Corn Summary For The Week Ending 2/26/2016:
The market focus this week was primarily on the Ag Outlook Forum, which ran from Thursday through Friday in Arlington, Virginia. This annual conference held in February has traditionally served as the starting point for initial discussions concerning the new-crop U.S. corn and soybean S&D tables, and in particular, the USDA’s spring planted acreage assumptions. The discussions help build a framework for where December corn futures may be headed.
USDA Chief Economist, Robert Johansson, presented early Thursday morning and offered a number of insights on crop specific acreage allocations and pricing forecasts for 2016. U.S. planted corn acreage was estimated at 90 million acres versus 88 million in 2015 and the average trade guess of 89.6 million. U.S. planted soybean acreage was estimated at 82.5 million acres versus 82.7 million in 2015 and the average trade guess of 83.3 million. Neither forecast was deemed momentum changing. If anything, both acreage projections appeared to validate current market sentiment, which is December corn futures are likely to continue facing considerable resistance this spring and early summer barring a significant weather-related planting delay.
Adequate acreage, surplus carryin stocks, and trend-line yield assumptions coupled with a stagnate forward demand curve in both corn and soybeans equates to current 2015/16 U.S. ending stocks essentially being walked forward another year.
Is there a tangible relationship between the USDA’s February Ag Outlook planted acreage estimates and their March 31st Prospective Plantings figures? In corn there hasn’t been much of an adjustment from February to March over the last two years (see full table below). In 2015 the USDA’s 3/31 corn prospective plantings estimate was+200,000 acres versus the Ag Outlook forecast. In 2014 the 3/31 figure was -300,000 acres versus February. In soybeans the planted acreage variances have been more notable with 2015 March 31st soybean prospective plantings estimated at 84.6 million acres versus the Ag Outlook forecast of 83.5 million. In 2014 the 3/31 figure was an even greater +2.0 million acres versus February. Therefore based on the last 2 years, the trade’s likely to anticipate a 3/31 corn acreage estimate very close to Thursday’s 90 million acres and a soybean acreage projection that’s closer to the pre-report average trade guess of 83.3 million versus the Ag Outlook figure of 82.5 million.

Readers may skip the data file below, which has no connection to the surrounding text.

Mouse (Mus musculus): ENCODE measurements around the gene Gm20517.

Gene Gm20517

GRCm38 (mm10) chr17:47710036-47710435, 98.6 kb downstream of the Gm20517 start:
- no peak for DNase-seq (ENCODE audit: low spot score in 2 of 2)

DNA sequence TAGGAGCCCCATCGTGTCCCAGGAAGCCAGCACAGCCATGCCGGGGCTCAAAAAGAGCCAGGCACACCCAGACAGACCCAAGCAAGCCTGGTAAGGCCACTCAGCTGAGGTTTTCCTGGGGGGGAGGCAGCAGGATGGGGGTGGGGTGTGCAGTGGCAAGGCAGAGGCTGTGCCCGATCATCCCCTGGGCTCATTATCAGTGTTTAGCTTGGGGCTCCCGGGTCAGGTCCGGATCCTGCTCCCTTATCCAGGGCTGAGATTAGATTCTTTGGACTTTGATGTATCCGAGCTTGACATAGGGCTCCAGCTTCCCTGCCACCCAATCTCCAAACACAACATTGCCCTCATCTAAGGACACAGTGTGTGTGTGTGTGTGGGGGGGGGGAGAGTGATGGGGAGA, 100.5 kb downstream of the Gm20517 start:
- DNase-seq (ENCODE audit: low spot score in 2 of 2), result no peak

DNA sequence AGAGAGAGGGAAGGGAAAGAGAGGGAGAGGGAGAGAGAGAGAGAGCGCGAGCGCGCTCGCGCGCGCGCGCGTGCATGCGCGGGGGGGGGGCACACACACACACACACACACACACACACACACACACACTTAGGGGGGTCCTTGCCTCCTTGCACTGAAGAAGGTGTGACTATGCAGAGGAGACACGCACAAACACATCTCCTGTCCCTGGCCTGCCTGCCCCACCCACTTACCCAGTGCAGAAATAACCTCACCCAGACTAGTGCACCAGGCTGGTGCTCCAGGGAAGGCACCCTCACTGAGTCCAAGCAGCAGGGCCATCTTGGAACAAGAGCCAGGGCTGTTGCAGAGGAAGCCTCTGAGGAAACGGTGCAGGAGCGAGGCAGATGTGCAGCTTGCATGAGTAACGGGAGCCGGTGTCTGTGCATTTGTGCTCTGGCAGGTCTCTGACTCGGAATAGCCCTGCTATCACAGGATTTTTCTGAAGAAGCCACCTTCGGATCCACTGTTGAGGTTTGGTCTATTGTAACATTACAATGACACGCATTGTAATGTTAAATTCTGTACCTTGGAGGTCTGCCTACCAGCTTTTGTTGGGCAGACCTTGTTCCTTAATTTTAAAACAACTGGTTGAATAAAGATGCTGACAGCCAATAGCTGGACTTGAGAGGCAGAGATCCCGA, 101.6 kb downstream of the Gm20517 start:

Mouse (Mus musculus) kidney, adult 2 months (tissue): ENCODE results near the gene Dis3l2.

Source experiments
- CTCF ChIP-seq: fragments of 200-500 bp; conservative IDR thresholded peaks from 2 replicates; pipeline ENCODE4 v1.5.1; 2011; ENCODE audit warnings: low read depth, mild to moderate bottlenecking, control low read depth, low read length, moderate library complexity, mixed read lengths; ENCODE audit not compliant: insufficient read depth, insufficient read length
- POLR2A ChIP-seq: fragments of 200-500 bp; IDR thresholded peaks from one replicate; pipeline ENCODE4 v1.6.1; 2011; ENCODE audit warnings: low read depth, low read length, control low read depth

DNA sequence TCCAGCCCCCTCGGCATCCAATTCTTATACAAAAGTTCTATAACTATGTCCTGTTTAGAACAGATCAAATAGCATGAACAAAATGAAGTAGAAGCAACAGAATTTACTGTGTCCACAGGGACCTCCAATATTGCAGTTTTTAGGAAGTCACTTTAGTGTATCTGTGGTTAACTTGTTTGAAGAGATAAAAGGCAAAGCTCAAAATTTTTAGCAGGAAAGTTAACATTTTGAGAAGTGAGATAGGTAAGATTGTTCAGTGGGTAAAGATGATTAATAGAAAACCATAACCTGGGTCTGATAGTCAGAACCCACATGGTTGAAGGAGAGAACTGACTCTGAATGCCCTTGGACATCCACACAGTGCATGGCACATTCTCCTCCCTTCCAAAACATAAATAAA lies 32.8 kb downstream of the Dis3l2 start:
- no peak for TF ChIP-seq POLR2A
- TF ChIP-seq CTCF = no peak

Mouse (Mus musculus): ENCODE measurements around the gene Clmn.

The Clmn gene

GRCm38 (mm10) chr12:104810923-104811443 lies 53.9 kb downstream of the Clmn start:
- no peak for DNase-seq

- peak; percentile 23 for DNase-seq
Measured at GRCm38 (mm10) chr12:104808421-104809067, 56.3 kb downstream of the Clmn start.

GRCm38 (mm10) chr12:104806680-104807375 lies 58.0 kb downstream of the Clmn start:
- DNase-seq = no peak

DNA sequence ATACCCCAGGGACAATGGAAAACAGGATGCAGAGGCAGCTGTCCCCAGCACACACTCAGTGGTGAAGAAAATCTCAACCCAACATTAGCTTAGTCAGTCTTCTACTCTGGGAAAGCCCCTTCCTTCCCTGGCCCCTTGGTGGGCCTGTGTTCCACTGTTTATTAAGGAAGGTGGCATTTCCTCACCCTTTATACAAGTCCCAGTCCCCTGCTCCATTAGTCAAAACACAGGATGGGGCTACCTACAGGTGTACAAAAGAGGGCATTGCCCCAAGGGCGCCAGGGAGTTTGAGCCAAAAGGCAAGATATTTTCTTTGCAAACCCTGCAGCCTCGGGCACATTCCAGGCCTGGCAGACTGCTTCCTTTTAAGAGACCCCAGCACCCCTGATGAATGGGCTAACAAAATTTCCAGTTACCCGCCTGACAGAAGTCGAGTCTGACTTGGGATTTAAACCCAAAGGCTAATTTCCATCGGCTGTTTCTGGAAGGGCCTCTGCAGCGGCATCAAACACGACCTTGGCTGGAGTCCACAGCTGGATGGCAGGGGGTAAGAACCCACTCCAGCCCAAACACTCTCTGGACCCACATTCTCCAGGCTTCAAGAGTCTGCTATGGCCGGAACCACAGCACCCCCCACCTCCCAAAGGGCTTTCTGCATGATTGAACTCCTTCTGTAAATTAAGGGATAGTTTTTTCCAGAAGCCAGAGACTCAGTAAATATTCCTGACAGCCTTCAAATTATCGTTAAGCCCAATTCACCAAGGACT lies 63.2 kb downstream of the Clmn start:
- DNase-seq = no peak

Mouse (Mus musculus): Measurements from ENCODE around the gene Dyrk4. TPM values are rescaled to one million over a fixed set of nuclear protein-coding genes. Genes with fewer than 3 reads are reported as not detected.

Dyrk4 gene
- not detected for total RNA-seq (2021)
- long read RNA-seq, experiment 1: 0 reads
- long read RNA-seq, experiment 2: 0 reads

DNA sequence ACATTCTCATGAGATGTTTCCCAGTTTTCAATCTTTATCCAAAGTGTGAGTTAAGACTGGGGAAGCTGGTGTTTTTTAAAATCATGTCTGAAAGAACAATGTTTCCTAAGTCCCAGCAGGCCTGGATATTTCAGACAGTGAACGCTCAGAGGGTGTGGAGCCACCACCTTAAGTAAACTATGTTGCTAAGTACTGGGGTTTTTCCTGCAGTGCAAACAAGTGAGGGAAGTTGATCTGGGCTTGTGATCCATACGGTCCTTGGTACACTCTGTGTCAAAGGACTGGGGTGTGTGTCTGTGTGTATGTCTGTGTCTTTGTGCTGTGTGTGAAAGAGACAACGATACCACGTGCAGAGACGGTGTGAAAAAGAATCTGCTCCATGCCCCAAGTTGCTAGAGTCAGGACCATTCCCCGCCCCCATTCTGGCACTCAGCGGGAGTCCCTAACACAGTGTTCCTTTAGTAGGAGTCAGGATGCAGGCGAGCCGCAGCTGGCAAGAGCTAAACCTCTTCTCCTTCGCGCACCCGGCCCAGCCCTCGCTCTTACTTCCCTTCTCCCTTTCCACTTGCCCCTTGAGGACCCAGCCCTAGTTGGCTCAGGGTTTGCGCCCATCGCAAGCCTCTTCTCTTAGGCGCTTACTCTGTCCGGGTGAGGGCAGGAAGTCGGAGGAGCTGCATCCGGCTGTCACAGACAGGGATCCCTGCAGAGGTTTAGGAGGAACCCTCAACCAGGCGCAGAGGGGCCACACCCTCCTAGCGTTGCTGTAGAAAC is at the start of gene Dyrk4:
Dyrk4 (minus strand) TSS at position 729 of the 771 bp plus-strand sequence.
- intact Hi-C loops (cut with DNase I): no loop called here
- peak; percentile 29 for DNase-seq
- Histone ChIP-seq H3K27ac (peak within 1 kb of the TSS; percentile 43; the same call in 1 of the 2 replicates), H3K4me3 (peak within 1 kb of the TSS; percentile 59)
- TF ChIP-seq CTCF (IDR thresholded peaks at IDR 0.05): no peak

Other Key Takeaways from the USDA’s Ag Outlook FORUM:
U.S. Corn 2016/17 Balance Sheet – In the USDA’s Grains and Oilseeds Outlook summary they issued relatively generic yield and usage projections not dissimilar to 2015/16. Ending stocks were estimated at 1,977 million bushels via a U.S. corn yield of 168 bpa (versus 168.4 in 2015) and total U.S. corn demand of 13,725 million bushels. The USDA did acknowledge continued export competition from Brazil and Argentina, as well as increases in fuel economy offsetting lower gasoline prices, as two key obstacles to material demand growth in exports and corn-ethanol use in 2016/17. U.S. corn exports were estimated at 1,700 million bushels, up just 50 million from 2015/16, with corn-ethanol use unchanged at 5,225 million bushels.
- CHINA – The USDA lowered its GDP growth forecast for China versus its 2015 projection through 2025. Also Chinese net imports of soybeans, grains, and cotton are still expected to rise but not as significantly as last year’s projection. China remains the world’s largest importer of soybeans with 2015/16 imports estimated at 80.5 MMT. Approximately 60% of all U.S. soybean export sales from crop years 2013/14 – 2014/15 were to China.